The Knesset Constitution, Law and Justice Committee on Tuesday approved legislation preventing public protests as they fight to slow the spread of coronavirus.
The legislation enables the declaration of a special emergency and preventing citizens from traveling further than one kilometer (0.6 mile) from their homes. This includes participation in demonstrations. It was passed for the duration of a week, with an option for extension up to 21 days.
The amendments, which must still pass in the Knesset plenum, will already take effect on Tuesday night at midnight. They are expected to pass in the plenum.
The rules will be able to be extended to up to three weeks, but each extension will need to be passed in the Cabinet.
The bill came to be after Prime Minister Binyamin Netanyahu’s Likud Party dropped reservations it had filed against the legislation.
The ruling party had demanded that the ban on mass protests — most notably regular protests outside the Prime Minsiter’s residence— remain in effect even after the new nationwide lockdown is lifted.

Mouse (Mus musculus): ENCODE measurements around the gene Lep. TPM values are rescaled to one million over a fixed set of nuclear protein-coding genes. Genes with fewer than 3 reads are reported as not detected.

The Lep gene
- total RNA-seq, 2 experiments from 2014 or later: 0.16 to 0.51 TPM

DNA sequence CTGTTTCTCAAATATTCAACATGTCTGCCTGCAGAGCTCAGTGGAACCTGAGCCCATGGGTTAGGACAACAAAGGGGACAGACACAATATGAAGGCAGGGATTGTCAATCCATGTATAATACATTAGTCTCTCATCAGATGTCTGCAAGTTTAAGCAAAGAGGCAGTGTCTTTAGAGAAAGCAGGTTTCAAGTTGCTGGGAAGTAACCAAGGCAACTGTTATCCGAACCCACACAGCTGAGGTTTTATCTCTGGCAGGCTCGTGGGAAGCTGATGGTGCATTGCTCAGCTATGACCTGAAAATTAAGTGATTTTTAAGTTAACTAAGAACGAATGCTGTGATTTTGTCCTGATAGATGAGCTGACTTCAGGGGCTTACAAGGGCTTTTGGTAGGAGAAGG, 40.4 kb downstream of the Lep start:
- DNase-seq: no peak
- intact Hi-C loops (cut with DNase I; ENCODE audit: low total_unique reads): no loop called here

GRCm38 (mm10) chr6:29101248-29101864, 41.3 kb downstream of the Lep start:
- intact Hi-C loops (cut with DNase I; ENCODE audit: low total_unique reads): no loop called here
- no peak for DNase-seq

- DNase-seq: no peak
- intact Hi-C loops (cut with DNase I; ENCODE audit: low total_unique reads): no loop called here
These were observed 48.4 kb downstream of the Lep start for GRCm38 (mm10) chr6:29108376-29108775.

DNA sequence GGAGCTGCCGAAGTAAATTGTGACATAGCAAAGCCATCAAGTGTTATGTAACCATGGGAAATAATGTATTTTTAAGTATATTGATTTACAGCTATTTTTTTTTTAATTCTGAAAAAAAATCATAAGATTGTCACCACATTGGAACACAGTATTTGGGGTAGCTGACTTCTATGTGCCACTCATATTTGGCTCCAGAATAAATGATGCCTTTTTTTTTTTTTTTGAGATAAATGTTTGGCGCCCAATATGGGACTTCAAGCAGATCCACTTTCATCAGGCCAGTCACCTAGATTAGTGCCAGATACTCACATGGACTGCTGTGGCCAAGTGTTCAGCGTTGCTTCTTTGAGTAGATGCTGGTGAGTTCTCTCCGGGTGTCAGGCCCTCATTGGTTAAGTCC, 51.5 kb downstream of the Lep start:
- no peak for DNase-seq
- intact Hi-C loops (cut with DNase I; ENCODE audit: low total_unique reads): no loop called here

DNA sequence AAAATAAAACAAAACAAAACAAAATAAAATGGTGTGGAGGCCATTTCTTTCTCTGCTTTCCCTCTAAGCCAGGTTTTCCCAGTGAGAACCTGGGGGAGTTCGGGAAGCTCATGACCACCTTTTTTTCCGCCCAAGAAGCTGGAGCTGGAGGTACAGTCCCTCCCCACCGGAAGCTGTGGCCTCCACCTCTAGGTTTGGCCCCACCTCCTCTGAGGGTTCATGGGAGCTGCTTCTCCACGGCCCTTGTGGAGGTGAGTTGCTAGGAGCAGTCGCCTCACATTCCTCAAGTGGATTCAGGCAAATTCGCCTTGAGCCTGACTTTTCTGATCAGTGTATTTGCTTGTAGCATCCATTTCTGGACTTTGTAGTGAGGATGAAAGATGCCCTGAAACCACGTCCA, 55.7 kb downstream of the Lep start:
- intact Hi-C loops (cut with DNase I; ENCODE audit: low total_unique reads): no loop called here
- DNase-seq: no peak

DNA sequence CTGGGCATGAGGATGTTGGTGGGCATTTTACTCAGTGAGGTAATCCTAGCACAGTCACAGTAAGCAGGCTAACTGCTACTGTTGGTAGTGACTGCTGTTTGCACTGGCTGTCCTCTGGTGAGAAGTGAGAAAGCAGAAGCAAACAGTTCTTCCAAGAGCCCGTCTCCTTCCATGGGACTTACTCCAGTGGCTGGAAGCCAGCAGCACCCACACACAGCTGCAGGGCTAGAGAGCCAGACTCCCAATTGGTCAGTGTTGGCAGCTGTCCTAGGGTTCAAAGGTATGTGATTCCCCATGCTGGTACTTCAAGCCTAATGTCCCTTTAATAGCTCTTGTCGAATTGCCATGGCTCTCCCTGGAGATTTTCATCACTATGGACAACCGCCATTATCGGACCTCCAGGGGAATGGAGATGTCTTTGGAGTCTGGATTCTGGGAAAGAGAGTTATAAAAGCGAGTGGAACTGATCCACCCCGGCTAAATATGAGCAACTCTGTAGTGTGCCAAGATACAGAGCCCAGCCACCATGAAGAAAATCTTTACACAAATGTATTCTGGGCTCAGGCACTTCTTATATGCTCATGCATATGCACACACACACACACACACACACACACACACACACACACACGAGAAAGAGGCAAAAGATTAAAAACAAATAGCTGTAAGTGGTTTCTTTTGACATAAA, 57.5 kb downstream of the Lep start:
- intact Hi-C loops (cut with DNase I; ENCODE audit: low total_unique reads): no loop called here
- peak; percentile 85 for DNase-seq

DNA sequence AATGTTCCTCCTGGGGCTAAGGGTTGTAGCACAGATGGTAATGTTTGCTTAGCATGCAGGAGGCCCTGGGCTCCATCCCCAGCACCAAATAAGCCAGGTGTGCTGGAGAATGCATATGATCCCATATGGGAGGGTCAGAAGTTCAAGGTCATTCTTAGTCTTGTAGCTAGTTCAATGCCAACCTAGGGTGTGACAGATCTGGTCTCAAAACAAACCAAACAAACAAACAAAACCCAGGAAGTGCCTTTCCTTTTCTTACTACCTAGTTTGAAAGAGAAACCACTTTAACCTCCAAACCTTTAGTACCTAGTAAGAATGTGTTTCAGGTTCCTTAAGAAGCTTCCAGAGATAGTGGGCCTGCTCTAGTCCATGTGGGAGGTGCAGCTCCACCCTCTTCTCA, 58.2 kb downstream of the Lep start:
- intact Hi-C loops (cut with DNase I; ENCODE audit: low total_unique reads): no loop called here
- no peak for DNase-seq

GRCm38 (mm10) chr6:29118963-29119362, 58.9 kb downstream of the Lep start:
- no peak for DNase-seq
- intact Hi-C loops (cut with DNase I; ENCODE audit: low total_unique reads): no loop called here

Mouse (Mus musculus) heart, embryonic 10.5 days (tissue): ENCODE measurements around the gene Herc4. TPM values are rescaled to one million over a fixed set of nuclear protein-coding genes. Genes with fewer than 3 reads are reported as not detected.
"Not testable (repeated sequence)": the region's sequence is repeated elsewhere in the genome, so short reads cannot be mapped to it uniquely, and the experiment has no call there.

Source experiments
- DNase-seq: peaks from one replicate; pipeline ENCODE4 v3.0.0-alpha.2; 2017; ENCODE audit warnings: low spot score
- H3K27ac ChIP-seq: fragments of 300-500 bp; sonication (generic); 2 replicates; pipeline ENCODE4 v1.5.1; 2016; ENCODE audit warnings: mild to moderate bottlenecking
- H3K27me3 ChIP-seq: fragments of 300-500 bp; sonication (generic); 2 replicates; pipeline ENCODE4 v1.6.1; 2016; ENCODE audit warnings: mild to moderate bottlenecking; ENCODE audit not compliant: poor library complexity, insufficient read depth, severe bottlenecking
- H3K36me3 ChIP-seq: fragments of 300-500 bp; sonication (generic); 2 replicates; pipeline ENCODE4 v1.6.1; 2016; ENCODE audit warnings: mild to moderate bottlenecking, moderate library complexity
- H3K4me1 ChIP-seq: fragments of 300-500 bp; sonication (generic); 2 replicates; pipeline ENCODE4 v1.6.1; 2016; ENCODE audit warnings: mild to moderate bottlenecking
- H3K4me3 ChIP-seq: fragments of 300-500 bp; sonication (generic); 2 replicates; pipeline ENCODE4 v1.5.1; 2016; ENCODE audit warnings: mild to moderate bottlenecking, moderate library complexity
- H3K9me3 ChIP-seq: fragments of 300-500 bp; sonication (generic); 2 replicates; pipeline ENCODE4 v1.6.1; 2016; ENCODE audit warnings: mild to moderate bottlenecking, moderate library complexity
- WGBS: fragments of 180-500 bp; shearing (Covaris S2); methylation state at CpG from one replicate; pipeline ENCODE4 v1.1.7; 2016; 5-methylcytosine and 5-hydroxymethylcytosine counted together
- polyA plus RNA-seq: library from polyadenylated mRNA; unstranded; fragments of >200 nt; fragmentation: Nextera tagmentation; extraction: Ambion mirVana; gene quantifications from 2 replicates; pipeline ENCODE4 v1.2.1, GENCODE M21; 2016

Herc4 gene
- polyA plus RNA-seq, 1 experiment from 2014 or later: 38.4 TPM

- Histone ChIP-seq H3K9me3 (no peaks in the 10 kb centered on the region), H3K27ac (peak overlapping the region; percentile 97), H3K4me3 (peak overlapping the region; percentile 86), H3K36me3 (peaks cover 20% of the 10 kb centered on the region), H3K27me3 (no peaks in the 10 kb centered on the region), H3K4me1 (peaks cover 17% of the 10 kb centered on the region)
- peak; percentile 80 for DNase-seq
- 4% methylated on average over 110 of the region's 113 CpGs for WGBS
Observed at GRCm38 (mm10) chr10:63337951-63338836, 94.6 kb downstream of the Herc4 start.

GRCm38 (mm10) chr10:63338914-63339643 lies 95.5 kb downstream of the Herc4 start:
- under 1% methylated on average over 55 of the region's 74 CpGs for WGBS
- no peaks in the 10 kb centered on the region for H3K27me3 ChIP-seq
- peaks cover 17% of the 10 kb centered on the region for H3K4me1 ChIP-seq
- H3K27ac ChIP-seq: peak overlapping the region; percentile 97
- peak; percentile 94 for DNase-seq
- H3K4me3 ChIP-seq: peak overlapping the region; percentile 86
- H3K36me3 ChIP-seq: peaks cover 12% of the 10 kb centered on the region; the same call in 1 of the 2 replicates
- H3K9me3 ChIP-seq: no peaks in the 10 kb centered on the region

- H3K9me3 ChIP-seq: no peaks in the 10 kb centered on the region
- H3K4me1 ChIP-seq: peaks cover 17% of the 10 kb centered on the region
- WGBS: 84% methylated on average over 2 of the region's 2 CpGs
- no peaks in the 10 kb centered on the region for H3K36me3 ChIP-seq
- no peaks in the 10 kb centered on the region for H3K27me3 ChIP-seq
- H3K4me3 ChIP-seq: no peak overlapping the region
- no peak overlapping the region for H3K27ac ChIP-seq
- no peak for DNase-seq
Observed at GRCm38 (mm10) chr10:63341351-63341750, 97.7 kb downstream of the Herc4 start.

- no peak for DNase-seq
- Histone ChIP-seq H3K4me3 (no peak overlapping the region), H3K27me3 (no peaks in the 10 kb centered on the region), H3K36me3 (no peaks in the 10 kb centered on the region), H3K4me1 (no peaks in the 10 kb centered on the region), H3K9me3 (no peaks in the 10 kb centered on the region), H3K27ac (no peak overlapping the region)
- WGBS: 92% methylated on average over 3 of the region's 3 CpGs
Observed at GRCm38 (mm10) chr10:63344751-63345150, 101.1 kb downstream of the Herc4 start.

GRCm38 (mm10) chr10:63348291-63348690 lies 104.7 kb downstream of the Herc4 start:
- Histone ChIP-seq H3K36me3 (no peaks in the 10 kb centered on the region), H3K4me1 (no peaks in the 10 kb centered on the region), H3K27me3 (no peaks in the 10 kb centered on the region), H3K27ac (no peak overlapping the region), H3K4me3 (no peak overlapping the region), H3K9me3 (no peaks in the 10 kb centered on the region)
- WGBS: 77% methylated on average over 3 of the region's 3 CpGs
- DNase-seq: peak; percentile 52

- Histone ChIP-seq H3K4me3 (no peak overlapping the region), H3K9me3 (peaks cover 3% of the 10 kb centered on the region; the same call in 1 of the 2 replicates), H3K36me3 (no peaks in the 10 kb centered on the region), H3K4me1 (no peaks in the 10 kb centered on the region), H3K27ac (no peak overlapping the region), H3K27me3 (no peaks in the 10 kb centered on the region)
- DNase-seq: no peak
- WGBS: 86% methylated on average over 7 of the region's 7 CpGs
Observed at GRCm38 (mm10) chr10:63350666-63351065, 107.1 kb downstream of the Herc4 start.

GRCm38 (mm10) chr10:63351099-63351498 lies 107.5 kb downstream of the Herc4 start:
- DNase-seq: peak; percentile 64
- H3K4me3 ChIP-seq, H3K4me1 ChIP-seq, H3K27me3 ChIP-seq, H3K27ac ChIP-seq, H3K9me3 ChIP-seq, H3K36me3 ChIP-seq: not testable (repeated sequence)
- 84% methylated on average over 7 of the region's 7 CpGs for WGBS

“The dangerous attempt by Likud to forbid protests until the entire corona crisis is over, failed,” Justice Minister Avi Nissenkorn (Blue and White) said.
In a rare agreement, the MKs agree to a Health Ministry request to permit an exception to the lockdown for all medical care, not just “essential” medical care, as in the current law.
The Black Flag movement held small protests on Monday night outside the homes of Health Minister Yuli Edelstein and Blue and White leaders Benny Gantz, Gabi Ashkenazi, Avi Nissenkorn and Eitan Ginzburg.
They are one of five protest movements that sent convoys of cars to the Knesset on Tuesday, where violence took place between protesters and police after protesters tried to hang a sign across from the Knesset with the slogan “using coronavirus to bring dictatorship.”